Palm tanager; with a flash Costa Rica; Sarapiqui
Palm tanager; with no flash; Costa Rica; Sarapiqui

Both were photographed with the following settings: Aperture Priority, F/8, 1/400 sec shutter speed, ISO 800, Canon 580 flash, 100-400mm lens.

The flash is set to TTL and high-speed.

HDR or Use the Shadow & Highlight Slider

I used to hear photographers say they didn’t like the look of HDR (high dynamic range) photos.  Software progressed and it got to where an HDR photo was perfectly natural.  We got a photo that looked like what we saw with our eyes versus a cartoonish image.

Things continue to progress in the photo processing world.  Today, the Shadow and Highlight sliders in Adobe Camera Raw and Lightroom are doing what HDR used to do.

Below you see two images taken in the historic district of Sibiu, Romania.  One is HDR — a blend of seven images using Nik by DxO.  The other is straight out of the camera with the highlights properly exposed.  Can you see any difference?

Sibiu, Romania, historic center.
This is the HDR image.  Seven exposures blended together in Nik HDR Efex Pro by DxO.

Sibiu, Romania, historic center.
This image was captured in the camera.  The exposure was set for the bright area at the top or 2-stops under-exposed.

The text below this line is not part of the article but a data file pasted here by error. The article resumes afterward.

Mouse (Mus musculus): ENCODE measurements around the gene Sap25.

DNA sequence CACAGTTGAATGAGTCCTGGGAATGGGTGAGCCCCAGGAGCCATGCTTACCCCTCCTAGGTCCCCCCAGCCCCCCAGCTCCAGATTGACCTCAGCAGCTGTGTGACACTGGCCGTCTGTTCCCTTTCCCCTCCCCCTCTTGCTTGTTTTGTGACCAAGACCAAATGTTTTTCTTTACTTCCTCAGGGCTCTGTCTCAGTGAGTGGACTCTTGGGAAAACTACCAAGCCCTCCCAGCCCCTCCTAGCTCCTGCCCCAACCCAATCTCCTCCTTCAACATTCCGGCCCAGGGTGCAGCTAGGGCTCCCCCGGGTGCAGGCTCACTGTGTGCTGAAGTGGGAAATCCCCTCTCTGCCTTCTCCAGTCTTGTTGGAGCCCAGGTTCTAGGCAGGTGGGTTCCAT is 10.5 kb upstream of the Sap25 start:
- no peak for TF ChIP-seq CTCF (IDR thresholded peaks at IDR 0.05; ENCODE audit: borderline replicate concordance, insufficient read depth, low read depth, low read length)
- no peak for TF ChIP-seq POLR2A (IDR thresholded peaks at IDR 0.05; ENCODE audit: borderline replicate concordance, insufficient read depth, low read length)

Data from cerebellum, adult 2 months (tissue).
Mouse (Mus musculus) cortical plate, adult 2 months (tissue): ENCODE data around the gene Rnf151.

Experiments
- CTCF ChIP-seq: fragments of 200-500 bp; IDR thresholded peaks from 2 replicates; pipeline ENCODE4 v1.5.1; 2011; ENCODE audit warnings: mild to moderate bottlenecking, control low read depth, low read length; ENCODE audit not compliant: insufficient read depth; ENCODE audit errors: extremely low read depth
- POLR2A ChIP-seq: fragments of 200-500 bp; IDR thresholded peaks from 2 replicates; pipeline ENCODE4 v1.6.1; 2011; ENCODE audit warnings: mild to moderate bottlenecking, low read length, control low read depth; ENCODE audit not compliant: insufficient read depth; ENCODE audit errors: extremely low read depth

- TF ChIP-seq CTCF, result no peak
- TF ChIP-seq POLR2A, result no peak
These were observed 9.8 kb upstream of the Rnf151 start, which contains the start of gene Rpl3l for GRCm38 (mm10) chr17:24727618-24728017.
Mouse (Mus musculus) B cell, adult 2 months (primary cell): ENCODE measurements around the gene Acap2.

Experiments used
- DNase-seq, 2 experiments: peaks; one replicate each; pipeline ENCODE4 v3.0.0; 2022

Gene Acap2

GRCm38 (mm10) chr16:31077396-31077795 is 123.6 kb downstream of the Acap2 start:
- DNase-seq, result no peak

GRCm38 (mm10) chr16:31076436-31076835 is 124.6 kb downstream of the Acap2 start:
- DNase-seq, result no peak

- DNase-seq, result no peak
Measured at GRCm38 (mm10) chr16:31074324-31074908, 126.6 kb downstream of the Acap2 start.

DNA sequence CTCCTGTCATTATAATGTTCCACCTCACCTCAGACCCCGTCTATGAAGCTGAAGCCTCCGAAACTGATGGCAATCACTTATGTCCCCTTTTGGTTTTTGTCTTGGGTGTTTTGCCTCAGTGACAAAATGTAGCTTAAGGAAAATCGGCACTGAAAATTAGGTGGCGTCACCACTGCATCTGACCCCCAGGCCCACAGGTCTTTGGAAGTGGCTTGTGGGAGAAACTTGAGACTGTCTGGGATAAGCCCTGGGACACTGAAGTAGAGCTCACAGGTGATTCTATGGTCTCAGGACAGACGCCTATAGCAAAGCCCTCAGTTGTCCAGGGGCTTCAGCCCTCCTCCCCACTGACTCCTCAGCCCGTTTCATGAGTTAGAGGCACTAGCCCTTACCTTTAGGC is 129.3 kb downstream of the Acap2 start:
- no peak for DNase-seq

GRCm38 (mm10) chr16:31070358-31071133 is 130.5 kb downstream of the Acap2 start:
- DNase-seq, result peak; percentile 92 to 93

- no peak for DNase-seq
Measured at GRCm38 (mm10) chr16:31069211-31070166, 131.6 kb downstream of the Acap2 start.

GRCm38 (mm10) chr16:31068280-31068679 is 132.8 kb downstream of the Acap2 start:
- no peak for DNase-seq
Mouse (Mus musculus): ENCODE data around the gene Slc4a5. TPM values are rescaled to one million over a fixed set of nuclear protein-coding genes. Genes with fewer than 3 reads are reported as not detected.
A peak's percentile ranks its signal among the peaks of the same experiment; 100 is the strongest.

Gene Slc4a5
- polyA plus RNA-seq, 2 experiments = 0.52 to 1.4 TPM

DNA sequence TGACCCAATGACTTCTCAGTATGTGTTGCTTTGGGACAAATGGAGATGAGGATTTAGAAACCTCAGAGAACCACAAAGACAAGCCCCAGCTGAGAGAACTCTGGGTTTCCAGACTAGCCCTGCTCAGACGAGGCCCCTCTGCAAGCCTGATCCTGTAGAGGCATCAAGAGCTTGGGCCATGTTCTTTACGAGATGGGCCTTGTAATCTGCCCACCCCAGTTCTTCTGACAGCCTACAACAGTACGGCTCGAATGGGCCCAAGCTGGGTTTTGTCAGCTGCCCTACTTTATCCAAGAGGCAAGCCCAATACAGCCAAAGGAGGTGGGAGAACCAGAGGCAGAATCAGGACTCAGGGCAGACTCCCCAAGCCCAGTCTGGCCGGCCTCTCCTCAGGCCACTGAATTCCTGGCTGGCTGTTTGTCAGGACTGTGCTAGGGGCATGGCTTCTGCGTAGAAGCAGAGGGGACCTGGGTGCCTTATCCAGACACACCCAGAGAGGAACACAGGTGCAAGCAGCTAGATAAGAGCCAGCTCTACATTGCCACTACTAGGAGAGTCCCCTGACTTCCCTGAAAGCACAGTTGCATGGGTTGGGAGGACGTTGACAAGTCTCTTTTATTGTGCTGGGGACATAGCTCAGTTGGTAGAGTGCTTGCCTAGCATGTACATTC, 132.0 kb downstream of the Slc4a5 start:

Sibiu, Romania, historic center.
Here’s the above image before processing.  Two-stops under-exposed so the highlight were fine but the shadows appear to be worthless.

Sibiu blog postKAC
This is a screen grab of the image being processed.  Notice that the Highlight slider is moved to the left to tone down the tower and sky.  The Shadow slider is moved all the way to the right to bring out the details in the shadows.    I’m using HDR less and less thanks to these great tools in Adobe Camera Raw or Lightroom.

HDR made from seven images                      processing as above

 

HDR made from seven images                      processing as above

Give this concept a try next time you find yourself photographing a contrasty scene.  Get the highlights perfectly exposed.  Then bring out the shadows later with the Shadow slider in Adobe Camera Raw or Lightroom.

Have you tried this already?  Success?